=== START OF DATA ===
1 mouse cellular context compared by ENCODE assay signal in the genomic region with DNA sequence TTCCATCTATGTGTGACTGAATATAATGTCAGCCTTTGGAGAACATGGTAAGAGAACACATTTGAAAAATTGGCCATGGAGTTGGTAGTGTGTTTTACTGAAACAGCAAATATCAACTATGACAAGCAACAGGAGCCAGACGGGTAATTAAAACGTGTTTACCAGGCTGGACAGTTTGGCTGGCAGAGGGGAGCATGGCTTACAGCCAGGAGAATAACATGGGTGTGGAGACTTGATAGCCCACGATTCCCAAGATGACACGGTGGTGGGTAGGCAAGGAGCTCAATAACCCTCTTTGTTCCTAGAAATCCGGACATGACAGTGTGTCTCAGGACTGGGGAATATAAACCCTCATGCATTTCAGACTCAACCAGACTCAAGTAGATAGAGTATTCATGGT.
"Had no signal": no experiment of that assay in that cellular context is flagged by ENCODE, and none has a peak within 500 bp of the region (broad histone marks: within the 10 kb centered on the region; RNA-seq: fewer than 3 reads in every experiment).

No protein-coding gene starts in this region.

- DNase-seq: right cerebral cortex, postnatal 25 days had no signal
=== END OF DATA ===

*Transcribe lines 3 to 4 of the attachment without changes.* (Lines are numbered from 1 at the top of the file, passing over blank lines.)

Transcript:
No protein-coding gene starts in this region.

- DNase-seq: right cerebral cortex, postnatal 25 days had no signal